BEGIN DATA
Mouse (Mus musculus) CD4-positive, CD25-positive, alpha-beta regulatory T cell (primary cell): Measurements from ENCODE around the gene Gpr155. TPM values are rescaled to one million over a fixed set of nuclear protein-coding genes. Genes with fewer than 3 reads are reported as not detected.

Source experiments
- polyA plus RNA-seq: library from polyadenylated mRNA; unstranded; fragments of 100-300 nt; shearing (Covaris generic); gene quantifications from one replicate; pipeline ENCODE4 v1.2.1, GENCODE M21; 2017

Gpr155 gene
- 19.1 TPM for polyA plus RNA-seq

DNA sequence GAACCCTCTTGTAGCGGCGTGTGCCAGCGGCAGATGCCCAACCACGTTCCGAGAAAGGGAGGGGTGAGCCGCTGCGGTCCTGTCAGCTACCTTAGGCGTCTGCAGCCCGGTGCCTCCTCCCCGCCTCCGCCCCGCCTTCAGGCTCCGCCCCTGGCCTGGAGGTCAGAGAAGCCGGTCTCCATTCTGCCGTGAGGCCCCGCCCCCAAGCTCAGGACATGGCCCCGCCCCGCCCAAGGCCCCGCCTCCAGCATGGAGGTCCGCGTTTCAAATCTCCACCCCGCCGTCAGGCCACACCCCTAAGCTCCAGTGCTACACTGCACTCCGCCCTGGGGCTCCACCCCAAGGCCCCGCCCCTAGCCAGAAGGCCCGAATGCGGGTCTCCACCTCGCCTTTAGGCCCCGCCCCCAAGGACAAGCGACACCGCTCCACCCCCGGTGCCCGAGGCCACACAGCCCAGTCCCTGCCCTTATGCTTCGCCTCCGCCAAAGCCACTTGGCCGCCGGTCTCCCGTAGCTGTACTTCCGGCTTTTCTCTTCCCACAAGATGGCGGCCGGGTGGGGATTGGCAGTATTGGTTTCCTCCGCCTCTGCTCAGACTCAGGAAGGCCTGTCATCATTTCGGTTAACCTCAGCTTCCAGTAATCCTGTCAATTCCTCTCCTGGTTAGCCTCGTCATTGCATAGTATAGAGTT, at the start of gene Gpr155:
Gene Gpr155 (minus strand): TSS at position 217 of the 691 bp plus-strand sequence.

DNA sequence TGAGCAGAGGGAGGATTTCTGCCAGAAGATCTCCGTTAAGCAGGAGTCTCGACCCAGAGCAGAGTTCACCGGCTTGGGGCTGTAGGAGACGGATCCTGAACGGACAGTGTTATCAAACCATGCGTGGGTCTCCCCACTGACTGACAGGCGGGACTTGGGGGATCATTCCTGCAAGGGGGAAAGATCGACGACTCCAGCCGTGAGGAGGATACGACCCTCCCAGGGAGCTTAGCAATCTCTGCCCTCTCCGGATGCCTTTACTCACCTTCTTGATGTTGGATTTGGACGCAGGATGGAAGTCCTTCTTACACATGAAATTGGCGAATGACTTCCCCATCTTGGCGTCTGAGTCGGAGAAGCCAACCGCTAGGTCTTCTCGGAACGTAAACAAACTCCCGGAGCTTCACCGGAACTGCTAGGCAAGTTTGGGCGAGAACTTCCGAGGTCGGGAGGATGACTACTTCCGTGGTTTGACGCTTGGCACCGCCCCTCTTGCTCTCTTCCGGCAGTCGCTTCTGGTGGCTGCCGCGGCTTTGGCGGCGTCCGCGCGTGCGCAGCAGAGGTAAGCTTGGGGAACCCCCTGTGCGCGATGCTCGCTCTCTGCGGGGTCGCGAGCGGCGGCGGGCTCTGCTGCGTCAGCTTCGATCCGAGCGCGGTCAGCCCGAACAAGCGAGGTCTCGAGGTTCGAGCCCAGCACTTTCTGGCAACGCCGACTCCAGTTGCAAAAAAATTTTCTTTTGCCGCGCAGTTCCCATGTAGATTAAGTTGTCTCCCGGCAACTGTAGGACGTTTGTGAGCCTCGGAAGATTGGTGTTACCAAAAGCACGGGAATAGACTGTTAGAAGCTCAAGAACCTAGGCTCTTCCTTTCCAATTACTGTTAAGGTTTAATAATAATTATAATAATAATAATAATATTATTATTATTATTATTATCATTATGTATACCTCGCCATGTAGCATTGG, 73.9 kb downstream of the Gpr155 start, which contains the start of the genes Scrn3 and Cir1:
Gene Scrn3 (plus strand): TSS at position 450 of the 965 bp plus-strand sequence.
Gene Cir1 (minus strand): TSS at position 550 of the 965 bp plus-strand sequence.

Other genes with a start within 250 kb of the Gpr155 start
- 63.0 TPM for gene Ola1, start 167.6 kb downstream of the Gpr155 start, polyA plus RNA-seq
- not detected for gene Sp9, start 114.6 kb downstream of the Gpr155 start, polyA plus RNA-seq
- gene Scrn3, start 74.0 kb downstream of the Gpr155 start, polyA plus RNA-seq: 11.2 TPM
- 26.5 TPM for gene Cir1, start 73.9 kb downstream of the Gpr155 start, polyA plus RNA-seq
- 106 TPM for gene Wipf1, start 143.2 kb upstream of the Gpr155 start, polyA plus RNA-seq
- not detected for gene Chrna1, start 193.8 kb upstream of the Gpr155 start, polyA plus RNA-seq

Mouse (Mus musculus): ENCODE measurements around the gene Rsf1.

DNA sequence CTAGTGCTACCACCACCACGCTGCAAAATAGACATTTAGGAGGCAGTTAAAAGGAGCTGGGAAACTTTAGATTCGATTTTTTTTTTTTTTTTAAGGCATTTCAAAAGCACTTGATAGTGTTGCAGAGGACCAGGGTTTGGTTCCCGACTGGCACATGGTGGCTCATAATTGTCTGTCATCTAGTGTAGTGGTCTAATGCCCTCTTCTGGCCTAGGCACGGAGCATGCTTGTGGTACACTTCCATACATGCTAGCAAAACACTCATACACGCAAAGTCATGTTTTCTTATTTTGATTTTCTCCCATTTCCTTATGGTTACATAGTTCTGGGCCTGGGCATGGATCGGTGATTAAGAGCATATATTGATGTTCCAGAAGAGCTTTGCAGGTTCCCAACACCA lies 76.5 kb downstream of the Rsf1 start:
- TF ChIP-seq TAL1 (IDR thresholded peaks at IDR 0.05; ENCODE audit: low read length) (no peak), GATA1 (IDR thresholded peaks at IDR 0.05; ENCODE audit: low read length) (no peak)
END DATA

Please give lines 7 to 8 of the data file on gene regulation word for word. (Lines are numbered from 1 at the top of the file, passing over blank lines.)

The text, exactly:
Gene Gpr155 (minus strand): TSS at position 217 of the 691 bp plus-strand sequence.

DNA sequence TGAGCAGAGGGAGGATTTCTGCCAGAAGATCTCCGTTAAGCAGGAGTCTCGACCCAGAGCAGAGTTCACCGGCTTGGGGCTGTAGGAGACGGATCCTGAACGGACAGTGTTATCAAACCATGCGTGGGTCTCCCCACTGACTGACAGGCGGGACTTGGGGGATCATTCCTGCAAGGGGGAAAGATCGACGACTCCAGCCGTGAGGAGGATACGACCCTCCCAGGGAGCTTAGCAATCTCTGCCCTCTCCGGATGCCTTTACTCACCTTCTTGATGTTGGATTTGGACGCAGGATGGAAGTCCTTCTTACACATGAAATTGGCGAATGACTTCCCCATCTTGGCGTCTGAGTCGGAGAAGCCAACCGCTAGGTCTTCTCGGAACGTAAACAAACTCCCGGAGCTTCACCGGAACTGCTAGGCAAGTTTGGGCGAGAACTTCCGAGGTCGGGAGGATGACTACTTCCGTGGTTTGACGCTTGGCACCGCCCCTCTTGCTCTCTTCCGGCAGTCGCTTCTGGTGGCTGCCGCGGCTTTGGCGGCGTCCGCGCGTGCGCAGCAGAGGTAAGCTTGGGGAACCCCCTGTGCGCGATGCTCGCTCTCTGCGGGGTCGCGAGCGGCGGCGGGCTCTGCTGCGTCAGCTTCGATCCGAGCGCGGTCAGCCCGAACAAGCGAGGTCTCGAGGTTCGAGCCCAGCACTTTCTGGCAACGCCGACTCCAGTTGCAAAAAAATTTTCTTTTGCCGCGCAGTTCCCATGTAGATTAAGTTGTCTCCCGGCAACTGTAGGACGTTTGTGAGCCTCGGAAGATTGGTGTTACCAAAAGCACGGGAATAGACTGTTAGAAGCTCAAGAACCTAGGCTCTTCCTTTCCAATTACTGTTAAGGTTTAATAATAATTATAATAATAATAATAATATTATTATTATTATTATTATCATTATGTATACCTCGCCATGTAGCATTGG, 73.9 kb downstream of the Gpr155 start, which contains the start of the genes Scrn3 and Cir1: